Brian Chase

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Brian Chase
Brian Chase in 2016
Brian Chase in 2016
Background information
Born (1978-02-12) February 12, 1978 (age 45)
OriginLong Island, New York, U.S.
GenresAlternative rock, fusion, drone
Instrument(s)Drums, guitar
Years active1990s–present
LabelsInterscope, Heathen Skulls

Brian Chase (born February 12, 1978) is an American drummer and drone musician who plays in the New York rock band Yeah Yeah Yeahs. He was ranked at #50 in Gigwise's list of The Greatest Drummers of All Time.[1] He plays drums with traditional grip.[2]


Chase met Karen O at Ohio's Oberlin College, and he joined the Yeah Yeah Yeahs in 2000 after the original drummer left the trio.[3]

Starting at college, Chase played for the rock band The Seconds.[4] Chase has been described by the New York Times as "a consummate music nerd, a conservatory-trained jazz drummer who still plays in the city’s experimental scene."[5]

Outside of his rock work with the Yeah Yeah Yeahs, Chase has performed in a number of experimental duos with other musicians such as Stefan Tcherepnin and Seth Misterka, with whom he released a CD Duo on the Australian Heathen Skulls label in 2007.[6] Other musicians he has played with include Jessica Pavone, Mary Halvorson, Yonatan Gat, Moppa Elliott, and groups Oakley Hall, Blarvuster, and klezmer-fusionists The Sway Machinery[7]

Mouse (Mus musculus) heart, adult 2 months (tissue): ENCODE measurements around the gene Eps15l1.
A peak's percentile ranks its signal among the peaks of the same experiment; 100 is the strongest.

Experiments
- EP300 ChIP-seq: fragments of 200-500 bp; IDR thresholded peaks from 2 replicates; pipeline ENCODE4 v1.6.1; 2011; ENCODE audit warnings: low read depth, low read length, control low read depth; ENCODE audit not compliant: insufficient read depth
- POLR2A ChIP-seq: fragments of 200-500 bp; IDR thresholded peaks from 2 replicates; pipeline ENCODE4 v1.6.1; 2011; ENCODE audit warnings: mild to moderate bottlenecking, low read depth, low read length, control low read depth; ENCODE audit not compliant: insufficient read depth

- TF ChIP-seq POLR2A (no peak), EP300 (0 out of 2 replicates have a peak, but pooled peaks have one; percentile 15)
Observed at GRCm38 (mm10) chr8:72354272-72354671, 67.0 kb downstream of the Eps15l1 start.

In May 2010 the Chase/Misterka Duo performed at the Melbourne International Jazz Festival[8] and then a month-long Australian tour. A second record The Shape of Sound was released to coincide.[9]

In 2013, Chase released the album Drums & Drones.[5] A follow-up, Drums & Drones II, was released in 2018 by Canadian label ICM.[10] Chase's drone work has been inspired by his time working at La Monte Young and Marian Zazeela's Dream House, NYC.[11]

Chase founded and operates Chaikin Records, a label named after his family's original name.[12]


  1. ^ "The Greatest Drummers Of All Time!". Gigwise. Retrieved 2011-10-09.
  2. ^ "Brian Chase and Seth Misterka". YouTube. Archived from the original on 2021-12-21. Retrieved 2011-10-09.
  3. ^ Phares, Heather (2002-05-17). "Yeah Yeah Yeahs". AllMusic. Retrieved 2011-10-09.
  4. ^ Motia, Shahryar (March 14, 2006). "No No No Wave". Music. Village Voice. Retrieved 2010-02-08.
  5. ^ a b Goodman, Lizzy. "Get Yer Yeah Yeah Yeahs Out". Retrieved 2018-07-28.
  6. ^ "Heathen Skulls". Heathen Skulls. Retrieved 2011-10-09.
  7. ^ Pasternack, Alex (October 10, 2007). "Can't Get Enough of the Yeah Yeah Yeahs (interview)". blog. Retrieved 2009-05-08.
  8. ^ "MELBOURNE INTERNATIONAL JAZZ FESTIVAL 2010 — DAY 2". AusJazz Blog. May 4, 2010.
  9. ^ "Heathen Skulls". Heathen Skulls. Retrieved 2011-10-09.
  10. ^ "Drums & Drones II, by Brian Chase". ICM. Retrieved 2018-07-28.
  11. ^ "Brian Chase On "Drums and Drones: Decade" - Ravelin Magazine". Ravelin Magazine. 2018-05-29. Retrieved 2018-07-28.
  12. ^ "Chaikin Records – About". Chaikin Records. Retrieved 19 March 2022.

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